SUCCESSFUL ALCOHOLICS (2010) - Jordan Vogt-Roberts
I was pleasantly surprised by this short film’s dark, honest edge. It started out somewhat funny, but it then appropriately tackled the heft and seriousness of the protagonists’ addictions, and the negative impact it has on their relationship. In seeing their lives somewhat spiral when they lack liquor and are left to their own truthful devices, it’s quite sad, and doesn’t sugar-coat any of it, maybe with the exception of some well placed, non-intrusive bits of humor. It’s not an easy short film to watch, but that just adds to the merit behind it. The uncomfortable truth behind the humor and drama present are really well expressed via performances and a harsh script. The only issue I hold with it is that I wish there was more, as what we have is nothing but fascinating.
Jordan Vogt-Roberts’ direction is loose and simple, until the main couple starts to get a bit chaotic in looking for liquor and dealing with each other. The camerawork and pacing turns hectic, well-matching the uncomfortably dark nature of the situations. Montages and even singular moments of discussion have a strange flashiness to them, but the usage of such doesn’t scream fun. Rather, it well highlights the harsh realities we’re observing. The black comedy chord is struck correctly and impressively. I suppose it was strange that the score used is straight from Little Miss Sunshine, but that awareness aside, the music worked quite well in a tonal juxtaposition sense.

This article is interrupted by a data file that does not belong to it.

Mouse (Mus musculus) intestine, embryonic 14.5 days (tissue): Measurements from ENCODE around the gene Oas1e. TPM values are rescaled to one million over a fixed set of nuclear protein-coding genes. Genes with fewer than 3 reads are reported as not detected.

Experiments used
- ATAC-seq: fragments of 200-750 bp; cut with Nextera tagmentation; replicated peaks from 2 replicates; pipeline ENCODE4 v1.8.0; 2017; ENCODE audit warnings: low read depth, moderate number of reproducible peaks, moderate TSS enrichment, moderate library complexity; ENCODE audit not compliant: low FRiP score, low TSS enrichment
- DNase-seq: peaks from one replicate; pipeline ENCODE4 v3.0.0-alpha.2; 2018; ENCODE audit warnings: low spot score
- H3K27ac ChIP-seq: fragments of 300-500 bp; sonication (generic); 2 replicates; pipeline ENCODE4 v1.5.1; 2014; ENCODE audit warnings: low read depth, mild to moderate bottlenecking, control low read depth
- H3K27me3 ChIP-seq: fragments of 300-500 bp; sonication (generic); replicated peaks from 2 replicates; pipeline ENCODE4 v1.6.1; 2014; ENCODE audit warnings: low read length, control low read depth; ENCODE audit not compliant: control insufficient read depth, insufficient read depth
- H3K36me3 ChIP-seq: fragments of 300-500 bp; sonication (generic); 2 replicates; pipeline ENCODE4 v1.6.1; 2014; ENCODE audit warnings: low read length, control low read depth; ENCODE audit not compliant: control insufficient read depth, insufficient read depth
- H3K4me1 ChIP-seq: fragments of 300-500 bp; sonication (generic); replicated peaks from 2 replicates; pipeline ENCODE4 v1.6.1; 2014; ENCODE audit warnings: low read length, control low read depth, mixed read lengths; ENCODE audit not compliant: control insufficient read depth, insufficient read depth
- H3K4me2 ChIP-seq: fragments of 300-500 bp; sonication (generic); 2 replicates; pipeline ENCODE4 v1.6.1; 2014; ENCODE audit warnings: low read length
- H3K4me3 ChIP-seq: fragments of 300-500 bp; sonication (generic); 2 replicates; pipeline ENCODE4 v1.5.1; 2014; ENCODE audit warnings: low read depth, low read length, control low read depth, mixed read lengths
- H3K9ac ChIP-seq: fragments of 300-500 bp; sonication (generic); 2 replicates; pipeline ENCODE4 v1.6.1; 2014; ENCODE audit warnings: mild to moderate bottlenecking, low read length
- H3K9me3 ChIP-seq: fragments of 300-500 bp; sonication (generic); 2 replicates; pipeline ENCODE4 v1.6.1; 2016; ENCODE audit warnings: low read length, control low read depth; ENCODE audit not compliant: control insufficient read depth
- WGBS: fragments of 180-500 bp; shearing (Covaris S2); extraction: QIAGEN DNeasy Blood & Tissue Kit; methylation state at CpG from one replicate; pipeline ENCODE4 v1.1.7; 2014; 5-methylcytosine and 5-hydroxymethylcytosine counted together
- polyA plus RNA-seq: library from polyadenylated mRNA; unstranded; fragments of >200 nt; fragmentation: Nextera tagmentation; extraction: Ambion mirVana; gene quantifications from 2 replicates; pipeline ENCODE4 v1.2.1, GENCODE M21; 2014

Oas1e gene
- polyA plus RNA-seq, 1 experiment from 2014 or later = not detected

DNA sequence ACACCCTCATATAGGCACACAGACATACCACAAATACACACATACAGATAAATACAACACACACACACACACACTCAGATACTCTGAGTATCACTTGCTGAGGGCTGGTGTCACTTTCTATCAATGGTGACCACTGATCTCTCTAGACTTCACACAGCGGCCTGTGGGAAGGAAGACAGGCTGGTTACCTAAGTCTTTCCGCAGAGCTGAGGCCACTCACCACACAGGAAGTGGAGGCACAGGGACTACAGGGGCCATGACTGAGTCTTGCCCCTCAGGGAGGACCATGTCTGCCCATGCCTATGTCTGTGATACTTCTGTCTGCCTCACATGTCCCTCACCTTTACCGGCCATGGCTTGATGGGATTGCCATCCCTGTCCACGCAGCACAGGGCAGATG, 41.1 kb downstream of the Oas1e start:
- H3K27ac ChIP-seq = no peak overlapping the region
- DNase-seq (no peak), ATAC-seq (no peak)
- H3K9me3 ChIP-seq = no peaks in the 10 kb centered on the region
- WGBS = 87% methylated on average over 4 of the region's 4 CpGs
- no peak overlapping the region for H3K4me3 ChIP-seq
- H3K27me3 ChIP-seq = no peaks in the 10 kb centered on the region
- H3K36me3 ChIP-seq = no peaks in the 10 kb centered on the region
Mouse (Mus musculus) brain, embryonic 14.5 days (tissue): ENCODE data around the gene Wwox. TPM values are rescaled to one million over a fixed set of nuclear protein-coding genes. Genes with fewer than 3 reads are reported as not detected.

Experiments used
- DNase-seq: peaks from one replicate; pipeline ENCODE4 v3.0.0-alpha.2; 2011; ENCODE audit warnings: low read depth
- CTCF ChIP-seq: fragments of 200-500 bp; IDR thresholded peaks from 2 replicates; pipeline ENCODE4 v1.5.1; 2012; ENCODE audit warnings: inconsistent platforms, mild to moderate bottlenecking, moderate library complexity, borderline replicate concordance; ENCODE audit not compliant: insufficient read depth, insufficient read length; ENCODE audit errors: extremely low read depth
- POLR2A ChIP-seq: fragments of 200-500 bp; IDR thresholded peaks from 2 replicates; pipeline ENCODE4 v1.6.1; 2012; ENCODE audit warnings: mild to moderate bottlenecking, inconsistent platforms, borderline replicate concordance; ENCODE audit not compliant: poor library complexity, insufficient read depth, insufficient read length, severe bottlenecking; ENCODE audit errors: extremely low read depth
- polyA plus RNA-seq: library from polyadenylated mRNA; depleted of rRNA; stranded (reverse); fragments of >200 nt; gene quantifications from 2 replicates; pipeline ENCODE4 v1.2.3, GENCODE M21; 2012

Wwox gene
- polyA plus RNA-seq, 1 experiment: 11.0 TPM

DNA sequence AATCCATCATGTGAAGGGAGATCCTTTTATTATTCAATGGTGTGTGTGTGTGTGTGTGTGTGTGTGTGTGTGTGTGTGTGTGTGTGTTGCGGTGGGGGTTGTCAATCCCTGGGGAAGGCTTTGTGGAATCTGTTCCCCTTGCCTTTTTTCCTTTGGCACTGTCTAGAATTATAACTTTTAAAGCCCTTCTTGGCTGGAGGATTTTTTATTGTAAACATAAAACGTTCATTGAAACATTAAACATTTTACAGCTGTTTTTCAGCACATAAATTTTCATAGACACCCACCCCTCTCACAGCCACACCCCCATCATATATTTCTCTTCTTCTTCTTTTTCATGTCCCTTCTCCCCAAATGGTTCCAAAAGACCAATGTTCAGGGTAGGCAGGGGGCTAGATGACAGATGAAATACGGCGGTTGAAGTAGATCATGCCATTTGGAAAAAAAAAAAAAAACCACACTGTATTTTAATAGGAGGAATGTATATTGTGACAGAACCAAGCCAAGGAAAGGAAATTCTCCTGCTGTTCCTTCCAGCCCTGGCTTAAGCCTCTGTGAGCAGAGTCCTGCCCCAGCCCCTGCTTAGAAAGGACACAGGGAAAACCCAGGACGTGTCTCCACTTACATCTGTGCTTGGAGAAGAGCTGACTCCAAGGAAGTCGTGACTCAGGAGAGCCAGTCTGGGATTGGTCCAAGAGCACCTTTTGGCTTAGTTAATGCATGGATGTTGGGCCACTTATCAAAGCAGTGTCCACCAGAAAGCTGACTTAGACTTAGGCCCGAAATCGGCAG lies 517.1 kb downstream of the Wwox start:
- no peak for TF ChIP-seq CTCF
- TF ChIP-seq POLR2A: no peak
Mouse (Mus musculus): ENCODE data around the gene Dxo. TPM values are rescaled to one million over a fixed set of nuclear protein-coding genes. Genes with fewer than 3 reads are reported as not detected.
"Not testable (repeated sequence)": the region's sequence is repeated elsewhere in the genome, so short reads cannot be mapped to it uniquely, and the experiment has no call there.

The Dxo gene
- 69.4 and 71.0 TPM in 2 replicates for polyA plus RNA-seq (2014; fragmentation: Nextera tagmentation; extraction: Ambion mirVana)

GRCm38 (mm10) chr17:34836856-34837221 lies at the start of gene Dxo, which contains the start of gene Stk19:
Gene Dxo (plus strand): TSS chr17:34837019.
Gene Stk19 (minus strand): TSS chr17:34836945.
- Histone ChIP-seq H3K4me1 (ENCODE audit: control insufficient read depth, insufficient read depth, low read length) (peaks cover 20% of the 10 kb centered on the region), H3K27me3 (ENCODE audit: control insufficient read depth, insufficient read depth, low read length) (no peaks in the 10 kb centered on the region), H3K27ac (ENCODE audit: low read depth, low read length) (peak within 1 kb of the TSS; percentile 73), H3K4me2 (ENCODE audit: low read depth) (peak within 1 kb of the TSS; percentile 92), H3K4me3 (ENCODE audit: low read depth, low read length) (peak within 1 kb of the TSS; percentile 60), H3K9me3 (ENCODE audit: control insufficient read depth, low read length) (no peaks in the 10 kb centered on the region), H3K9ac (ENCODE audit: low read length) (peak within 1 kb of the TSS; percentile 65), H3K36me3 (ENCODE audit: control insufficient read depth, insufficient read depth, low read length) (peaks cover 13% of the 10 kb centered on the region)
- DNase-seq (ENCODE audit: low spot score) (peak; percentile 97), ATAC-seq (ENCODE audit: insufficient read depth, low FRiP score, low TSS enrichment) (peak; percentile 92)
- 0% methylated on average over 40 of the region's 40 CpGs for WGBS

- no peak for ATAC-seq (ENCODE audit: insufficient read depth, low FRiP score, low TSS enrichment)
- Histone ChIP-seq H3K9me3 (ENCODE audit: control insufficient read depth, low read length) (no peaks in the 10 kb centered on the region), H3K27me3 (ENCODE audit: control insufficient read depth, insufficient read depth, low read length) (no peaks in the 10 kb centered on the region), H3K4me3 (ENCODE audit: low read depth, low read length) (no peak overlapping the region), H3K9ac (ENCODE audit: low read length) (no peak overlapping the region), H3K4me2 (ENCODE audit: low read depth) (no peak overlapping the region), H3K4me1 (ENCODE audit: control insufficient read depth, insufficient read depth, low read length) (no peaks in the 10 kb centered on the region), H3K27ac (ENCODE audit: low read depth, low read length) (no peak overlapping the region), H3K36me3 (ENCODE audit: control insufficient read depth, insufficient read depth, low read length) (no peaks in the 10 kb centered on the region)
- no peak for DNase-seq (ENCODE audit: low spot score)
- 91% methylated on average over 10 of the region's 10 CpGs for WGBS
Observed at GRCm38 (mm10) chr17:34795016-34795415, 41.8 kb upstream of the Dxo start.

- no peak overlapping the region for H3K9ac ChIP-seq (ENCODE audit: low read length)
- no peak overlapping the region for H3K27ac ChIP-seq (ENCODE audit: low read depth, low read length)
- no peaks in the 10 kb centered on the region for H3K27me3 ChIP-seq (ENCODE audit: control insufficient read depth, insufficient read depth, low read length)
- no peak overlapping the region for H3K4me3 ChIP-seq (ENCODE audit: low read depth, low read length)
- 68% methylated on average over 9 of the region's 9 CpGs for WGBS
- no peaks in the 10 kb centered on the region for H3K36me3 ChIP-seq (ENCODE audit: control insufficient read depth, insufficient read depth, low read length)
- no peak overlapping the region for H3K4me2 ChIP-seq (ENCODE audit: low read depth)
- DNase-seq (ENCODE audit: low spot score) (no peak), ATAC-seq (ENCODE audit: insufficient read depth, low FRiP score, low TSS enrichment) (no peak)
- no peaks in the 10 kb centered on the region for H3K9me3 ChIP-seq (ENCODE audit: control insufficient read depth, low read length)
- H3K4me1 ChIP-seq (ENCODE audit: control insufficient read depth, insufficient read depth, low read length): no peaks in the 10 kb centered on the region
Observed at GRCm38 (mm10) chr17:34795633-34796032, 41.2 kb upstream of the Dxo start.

I’ve always trusted Lizzy Caplan as a capable actress, always coming through in delivering strong performances. Her role in Party Down especially impressed me, and her performance here pays off in a similarly humorous but honest and tragic way. To her side is an even more impressive TJ Miller, who I was pleasantly surprised to see was capable of pulling off drama. His rambly demeanor and sense of humor works well, but also applies well to his somewhat denial filled character. As a man who is convinced that his slowly collapsing lifestyle is actually working for him and the woman he loves, he’s quite a depressing character to observe, and TJ uses his humor to humanize him as much as genuine acting does. His realistic delivery of anger and humor are unsettling, and when he shows hints of genuine care, it makes the role all the more tragic, and the performance even more impressive. Together, the couple’s chemistry works through good and bad times, and never ceases to fascinate.
What I find most interesting is that the script is by TJ Miller. TJ is a man that never takes things too seriously, based on practically all creative works he undergoes. While it seems like the film had a lot of improvisation in it, whether the dialogue was written or not, it’s still impressive knowing that TJ wrote such a willingly serious piece. Sure, there are some good bits of humor here and there, but a lot of it mixes well with the dark tone, and not to mention, the entire thing is actually quite depressing. I give kudos to the man, as it shows some serious ability as a storyteller. The fact he went this far and took it somewhat seriously throughout not only pays off well for the story, but gives credence to the versatility within the man’s possibly more expansive than expected talent.
I’m really curious on if Miller and crew here would be interested in making something bigger than this, but in a similar vein. Honestly, I think they could pull something very special off. Even with some strong comedy personalities present like Nick Kroll, Matt Braunger, Nick Thune, and Tony Hale, they all contribute appropriately to the film’s overall tone. A full length feature in a similarly dark dramedy voice could be really good if taken as seriously as it was here. We could at least trust that the humor, serious or not, would still be strong and intact, as it’s clear that these guys really know what they’re doing. I’m just glad that they’re appearing to be entirely capable in such a bigger way, as well, and I can’t wait to see what else they could pull off.